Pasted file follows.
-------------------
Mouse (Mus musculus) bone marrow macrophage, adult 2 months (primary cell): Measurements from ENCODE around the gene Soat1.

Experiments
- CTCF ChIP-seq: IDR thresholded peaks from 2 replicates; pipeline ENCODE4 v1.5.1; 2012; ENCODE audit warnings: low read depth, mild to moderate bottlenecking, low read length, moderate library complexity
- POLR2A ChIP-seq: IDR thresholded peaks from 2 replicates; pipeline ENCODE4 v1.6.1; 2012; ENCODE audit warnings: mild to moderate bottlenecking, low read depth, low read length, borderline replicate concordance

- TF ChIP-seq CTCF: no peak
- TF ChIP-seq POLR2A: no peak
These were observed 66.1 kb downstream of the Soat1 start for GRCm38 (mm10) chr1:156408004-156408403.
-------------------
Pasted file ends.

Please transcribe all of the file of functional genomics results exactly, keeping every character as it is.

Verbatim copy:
Mouse (Mus musculus) bone marrow macrophage, adult 2 months (primary cell): Measurements from ENCODE around the gene Soat1.

Experiments
- CTCF ChIP-seq: IDR thresholded peaks from 2 replicates; pipeline ENCODE4 v1.5.1; 2012; ENCODE audit warnings: low read depth, mild to moderate bottlenecking, low read length, moderate library complexity
- POLR2A ChIP-seq: IDR thresholded peaks from 2 replicates; pipeline ENCODE4 v1.6.1; 2012; ENCODE audit warnings: mild to moderate bottlenecking, low read depth, low read length, borderline replicate concordance

- TF ChIP-seq CTCF: no peak
- TF ChIP-seq POLR2A: no peak
These were observed 66.1 kb downstream of the Soat1 start for GRCm38 (mm10) chr1:156408004-156408403.